Refugee resettlement continues to face an uncertain future in the U.S. in 2020. The administration’s current and emerging policies have reduced the number of refugee arrivals to a historically low number and allowed state and local jurisdictions new roles in determining where refugees are resettled.
A Historically Low Ceiling
The Presidential Determination on Refugee Admissions for Fiscal Year 2020, issued on November 1, 2019, established that the U.S. would admit a maximum of 18,000 refugees into the country. This policy represented another drastic reduction in the United States’ refugee admissions goal, which has on average exceeded 95,000 arrivals annually since 1980.
The United States Refugee Admissions Program sets the gold standard for refugee resettlement programs, providing protections for the world’s most vulnerable refugees. Over the last 40 years, the U.S. has successfully resettled nearly 4 million refugees in the country. Refugees have made countless contributions to communities across the country by working hard, paying taxes, buying homes, starting businesses and by enriching the national culture. The administration’s decision to drastically curtail refugee admissions for a third year in a row represents further damage to U.S. leadership in the world, is an unspeakable setback for refugees fleeing persecution, and damages communities across the country that rely on their hard work and entrepreneurship.
New Roles for State and Local Governments
The Executive Order (EO) on Enhancing State and Local Involvement in Refugee Resettlement – issued by the President on September 26, 2019 – gives new, and arguably unconstitutional, rights to local and state governments to block refugee resettlement in their jurisdictions. The EO has required all nine resettlement agencies to acquire written consent from governors and city and county governments if they intend to resettle refugees in those states and local jurisdictions. The deadline for getting the required written consent letters was January 21, 2020. Failure to do so would jeopardize the ability of agencies like the IRC to resettle refugees in 2020 and beyond.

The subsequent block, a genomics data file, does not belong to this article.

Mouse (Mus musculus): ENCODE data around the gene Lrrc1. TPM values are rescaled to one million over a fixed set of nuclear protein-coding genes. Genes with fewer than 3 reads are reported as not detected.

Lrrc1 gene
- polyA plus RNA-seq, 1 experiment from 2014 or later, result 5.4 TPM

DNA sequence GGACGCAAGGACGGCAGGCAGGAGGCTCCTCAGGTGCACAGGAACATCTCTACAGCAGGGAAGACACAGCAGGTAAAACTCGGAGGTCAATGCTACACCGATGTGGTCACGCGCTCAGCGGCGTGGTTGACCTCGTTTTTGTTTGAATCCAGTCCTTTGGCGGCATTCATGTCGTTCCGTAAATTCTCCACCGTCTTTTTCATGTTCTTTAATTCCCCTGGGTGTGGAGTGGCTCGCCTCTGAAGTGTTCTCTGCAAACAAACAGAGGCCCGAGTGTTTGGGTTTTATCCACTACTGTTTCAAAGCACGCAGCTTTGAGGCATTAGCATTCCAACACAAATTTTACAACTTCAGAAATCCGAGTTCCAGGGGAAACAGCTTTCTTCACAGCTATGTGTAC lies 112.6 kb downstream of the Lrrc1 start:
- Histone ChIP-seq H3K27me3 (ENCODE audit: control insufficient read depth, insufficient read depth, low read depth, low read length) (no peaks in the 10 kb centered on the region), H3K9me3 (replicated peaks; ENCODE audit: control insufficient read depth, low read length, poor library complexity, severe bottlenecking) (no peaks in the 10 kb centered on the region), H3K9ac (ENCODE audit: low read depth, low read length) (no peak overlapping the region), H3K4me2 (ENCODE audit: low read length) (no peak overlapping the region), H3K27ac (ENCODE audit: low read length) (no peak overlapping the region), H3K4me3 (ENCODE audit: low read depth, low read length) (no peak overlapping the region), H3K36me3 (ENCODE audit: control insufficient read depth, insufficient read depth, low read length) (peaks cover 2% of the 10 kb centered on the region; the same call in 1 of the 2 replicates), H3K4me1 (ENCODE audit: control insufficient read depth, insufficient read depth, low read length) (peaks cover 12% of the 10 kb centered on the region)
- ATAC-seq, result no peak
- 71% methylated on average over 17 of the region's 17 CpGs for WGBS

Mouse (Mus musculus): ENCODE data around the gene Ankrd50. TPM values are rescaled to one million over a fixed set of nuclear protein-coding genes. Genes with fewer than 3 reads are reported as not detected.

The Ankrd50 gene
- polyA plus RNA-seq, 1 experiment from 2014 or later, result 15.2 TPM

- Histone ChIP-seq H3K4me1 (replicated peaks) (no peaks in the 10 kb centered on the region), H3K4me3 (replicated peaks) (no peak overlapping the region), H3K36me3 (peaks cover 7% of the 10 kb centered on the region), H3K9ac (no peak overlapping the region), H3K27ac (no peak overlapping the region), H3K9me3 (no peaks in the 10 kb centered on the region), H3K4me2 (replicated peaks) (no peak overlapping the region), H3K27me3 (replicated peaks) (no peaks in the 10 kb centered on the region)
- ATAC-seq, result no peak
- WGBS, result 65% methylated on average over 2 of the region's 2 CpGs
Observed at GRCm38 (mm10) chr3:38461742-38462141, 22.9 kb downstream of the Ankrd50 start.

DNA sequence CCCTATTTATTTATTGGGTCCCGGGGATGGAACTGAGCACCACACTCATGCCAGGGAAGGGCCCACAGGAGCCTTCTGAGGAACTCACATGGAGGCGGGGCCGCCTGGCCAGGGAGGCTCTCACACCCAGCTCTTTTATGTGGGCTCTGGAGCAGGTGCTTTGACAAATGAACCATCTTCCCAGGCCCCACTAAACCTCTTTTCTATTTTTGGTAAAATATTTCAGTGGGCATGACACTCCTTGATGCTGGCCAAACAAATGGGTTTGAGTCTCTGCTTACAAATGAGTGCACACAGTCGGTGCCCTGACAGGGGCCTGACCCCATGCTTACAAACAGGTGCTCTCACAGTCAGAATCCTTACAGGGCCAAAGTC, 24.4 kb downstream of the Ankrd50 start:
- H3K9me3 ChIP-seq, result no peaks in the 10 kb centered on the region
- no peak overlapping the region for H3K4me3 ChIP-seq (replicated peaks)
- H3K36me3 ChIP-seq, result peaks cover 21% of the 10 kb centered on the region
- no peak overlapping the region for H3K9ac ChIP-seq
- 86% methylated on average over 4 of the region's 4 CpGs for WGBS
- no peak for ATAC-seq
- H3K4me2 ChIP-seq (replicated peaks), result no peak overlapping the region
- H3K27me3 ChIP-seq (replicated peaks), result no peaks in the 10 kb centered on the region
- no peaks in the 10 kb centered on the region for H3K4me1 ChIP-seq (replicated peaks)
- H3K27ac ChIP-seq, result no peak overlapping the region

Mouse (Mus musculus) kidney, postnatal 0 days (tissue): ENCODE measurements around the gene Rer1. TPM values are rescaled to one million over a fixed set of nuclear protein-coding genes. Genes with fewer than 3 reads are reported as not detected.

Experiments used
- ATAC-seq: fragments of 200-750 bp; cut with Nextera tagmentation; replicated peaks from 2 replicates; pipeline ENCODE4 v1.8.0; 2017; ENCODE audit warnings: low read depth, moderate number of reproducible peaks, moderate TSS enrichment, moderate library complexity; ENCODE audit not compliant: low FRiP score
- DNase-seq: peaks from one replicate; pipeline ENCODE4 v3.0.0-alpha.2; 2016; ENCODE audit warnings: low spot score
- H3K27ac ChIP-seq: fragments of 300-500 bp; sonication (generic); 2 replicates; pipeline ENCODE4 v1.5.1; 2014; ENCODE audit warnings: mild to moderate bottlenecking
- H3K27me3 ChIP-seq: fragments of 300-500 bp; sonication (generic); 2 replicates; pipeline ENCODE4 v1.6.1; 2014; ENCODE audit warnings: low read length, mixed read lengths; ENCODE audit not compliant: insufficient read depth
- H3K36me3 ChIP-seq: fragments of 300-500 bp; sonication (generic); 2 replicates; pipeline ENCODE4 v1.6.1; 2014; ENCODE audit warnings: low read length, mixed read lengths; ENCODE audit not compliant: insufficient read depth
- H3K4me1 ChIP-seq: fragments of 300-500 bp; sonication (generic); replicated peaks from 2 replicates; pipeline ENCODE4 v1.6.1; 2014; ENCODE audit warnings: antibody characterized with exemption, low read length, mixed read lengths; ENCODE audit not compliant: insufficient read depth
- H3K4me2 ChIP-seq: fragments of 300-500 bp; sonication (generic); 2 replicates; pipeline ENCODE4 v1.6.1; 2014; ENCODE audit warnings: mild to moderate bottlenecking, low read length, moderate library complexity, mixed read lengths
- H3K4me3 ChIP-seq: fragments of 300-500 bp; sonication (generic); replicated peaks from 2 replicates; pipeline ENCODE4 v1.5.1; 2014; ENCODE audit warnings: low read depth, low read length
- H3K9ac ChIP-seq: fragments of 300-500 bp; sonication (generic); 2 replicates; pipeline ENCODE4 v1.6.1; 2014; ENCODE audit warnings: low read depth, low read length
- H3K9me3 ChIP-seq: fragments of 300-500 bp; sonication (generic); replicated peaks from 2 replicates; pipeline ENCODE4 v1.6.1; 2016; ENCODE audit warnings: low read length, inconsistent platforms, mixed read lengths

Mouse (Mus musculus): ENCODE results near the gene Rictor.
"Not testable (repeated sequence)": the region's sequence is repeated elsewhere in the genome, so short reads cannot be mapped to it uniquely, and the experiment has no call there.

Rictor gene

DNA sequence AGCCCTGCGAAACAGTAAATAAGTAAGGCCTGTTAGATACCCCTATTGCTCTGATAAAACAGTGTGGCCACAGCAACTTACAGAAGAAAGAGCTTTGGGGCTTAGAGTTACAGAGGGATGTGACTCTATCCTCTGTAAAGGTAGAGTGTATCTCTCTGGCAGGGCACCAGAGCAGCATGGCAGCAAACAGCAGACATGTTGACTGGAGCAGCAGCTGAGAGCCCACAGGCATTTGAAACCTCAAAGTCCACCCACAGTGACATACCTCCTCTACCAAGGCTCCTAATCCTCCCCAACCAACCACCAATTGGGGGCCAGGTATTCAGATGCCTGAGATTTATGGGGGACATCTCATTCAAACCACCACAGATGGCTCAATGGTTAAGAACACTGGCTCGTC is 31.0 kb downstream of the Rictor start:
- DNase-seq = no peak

Over the last 4 months, governors from 42 states and over 100 city and county governments have provided written consent to acknowledge their willingness to welcome and resettle refugees! In Maryland, Governor Larry Hogan, Baltimore City Mayor Bernard Young, Baltimore County Executive Johnny Olszewski, Montgomery County Executive Marc Elrich, Prince George’s County Executive Angela Alsobrooks, City of Hyattsville Mayor Candice Hollingsworth, Town of Riverdale Park Mayor Alan Thompson and Town of Tacoma Park Mayor Kate Stewart have provided their consent to resettle refugees in the state and local jurisdictions!
On behalf of the International Rescue Committee in Maryland – both the staff and the clients we serve – I would like to extend my gratitude to all these leaders for taking a bold public stance in support of refugee resettlement. By providing consent to resettle refugees, these leaders have certified Maryland’s history and future as a welcoming state to the world’s most vulnerable. The IRC is equally disappointed that the state of Texas has said no to resettlement and that six other states – Alabama, Florida, Georgia, Hawaii, Mississippi, South Carolina, and Wyoming – have remained silent on the issue.
While resettlement agencies were busy getting state and local consent letters, on January 15 a federal court in Maryland temporarily halted the EO allowing state and local governments to block refugees from arriving in their jurisdictions. The IRC welcomes this ruling, which recognizes that this harmful and unnecessary administration policy would have further burdened refugees who were granted the right to rebuild their lives in the U.S. and contribute positively to our communities. The court ruling further recognizes that the government did not have legal grounds to delegate resettlement decisions to states, cities, and counties.
It is likely that the Trump administration will appeal the decision by the Maryland court and continue to raise the level of uncertainly for refugee resettlement in 2020. However, what is certain is that the IRC will continue to stand with the refugees we serve, the families who desire reunification, and the communities that are eager to welcome them. The IRC in Maryland has resettled over 12,000 refugees in the state since 1999 and we will continue to do so with the support of the community.